The Movie: 'Hellraiser' (1987)
The Scene: Kirsty (Ashley Laurence), having been assaulted by the skinless, reanimated corpse of her uncle, is spending some alone time in a hospital room. Her doctor, who hasn't believed a word of her story, leaves her the ornate box she was found clutching for dear life in the hope that it will jog her memory. It doesn't, but it does occupy her time once she realizes it's a puzzle box. What happens when she solves the puzzle, however, is even worse than when her skinless uncle tried to make out with her.
Unbeknownst to Kirsty, solving the box (officially called the Lament Configuration), is akin to ringing the doorbell at the gates of hell. Hells' denizens, dubbed the Cenobites, simply don't understand why anyone would ring the bell unintentionally and so their leader, Pinhead (Doug Bradley), kindly invites her to come have her soul ripped apart.
Why It's Iconic: This is cinema's first introduction to Clive Barker's gift to cinema: The Cenobites, a race of extradimensional beings whose sole pursuit is the sadomasochist marriage of pleasure and pain across various planes of existence. In the words of Pinhead, they are "Explorers in the further regions of experience. Demons to some, Angels to others."
These self-mutilated horrors don't fully introduce themselves until over an hour into 'Hellraiser,' but their arrival left such an impact on horror fans that the Cenobites went on to have a further seven horror movies crafted around them. Sure, most of those movies were straight-to-video, but a grand total of eight feature films built around any villain is impressive regardless of whether or not they were box office smashes or rental shelf mainstays.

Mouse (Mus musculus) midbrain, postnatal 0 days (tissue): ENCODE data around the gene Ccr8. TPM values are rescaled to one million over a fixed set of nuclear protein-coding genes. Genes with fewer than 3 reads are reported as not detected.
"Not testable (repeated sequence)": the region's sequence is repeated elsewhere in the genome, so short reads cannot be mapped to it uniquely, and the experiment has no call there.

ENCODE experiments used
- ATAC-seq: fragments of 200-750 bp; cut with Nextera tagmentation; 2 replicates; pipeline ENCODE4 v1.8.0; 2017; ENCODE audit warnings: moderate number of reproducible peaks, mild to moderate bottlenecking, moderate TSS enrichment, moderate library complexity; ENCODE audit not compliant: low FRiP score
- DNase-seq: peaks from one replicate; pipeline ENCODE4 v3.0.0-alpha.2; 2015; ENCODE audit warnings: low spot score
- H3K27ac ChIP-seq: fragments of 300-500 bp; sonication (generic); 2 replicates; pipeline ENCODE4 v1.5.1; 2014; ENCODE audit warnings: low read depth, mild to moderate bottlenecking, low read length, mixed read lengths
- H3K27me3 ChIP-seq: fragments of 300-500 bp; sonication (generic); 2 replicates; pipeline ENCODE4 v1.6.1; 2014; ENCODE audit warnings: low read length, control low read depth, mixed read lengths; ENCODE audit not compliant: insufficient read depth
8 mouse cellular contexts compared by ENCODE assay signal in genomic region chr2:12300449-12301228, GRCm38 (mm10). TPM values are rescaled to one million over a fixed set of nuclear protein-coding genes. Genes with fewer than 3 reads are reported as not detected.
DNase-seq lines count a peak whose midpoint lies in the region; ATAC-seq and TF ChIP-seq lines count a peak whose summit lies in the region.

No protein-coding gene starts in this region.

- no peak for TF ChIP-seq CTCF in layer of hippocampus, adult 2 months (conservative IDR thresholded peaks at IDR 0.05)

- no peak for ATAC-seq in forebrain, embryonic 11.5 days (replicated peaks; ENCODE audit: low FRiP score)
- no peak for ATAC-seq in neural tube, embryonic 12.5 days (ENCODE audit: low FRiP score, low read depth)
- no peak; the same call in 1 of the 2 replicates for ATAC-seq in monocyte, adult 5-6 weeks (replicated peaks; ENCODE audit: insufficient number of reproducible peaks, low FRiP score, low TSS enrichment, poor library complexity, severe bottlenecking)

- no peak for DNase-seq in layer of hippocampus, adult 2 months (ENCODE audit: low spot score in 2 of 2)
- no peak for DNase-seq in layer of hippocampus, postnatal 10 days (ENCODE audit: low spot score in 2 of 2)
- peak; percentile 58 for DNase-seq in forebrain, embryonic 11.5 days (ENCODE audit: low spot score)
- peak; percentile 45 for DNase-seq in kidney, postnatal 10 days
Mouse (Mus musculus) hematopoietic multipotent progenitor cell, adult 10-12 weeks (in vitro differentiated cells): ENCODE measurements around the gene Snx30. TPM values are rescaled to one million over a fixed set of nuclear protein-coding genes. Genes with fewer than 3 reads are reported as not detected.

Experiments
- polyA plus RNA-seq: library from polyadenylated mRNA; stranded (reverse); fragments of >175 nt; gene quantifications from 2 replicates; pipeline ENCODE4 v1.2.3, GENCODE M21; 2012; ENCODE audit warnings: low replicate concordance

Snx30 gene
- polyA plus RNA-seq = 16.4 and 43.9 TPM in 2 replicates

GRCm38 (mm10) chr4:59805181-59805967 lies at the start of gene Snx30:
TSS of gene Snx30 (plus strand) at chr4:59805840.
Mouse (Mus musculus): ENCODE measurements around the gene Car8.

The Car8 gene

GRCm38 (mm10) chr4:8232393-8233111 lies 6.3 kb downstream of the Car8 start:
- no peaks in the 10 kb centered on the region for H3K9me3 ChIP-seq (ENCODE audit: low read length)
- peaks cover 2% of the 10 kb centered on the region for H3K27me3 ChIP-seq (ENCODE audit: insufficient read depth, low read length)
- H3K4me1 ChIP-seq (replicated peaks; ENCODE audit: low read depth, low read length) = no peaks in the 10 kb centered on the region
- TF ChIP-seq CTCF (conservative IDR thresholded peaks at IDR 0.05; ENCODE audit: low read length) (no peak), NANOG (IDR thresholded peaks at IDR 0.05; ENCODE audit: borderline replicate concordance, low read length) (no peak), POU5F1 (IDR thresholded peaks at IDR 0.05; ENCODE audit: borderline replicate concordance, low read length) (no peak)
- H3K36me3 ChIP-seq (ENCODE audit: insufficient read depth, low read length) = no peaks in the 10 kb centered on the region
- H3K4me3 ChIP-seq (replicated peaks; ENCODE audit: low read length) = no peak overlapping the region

Imitators/Flatterers: The lasting legacy of the Cenobites, aside from their own eight films, is clearly their look. The pale skin, vinyl-clad, tattered flesh aesthetic can be seen referenced in a number of films and TV shows, both for better ('Farscape's' Scorpius bares more than a passing resemblance) and worse ('Stan Helsing'). In particular, Pinhead would go on to become one of the most recognizable faces of horror born of the '80s and is regularly championed for being a more sophisticated villain than Freddy or Jason, though that hardly gives him immunity from being parodied (Adult Swim's 'Robot Chicken' has summoned him for laughs a number of times).
As for the actual Cenobite introduction scene, its impact is a bit more subtle. Kirsty's journey into and subsequent fleeing out of the nightmarish hallway that leads to a presumably horrifying other world is quite like the inter-dimensional hallway from the 2007 film 'Coraline' -- particularly so when both Kirsty and Coraline are running for their lives from arachnid monsters. Said monster that Kirsty is running from also looks an awful lot like the abominations that charge down the hall after Sam Neil's character in John Carpenter's supremely underrated 'In The Mouth of Madness.'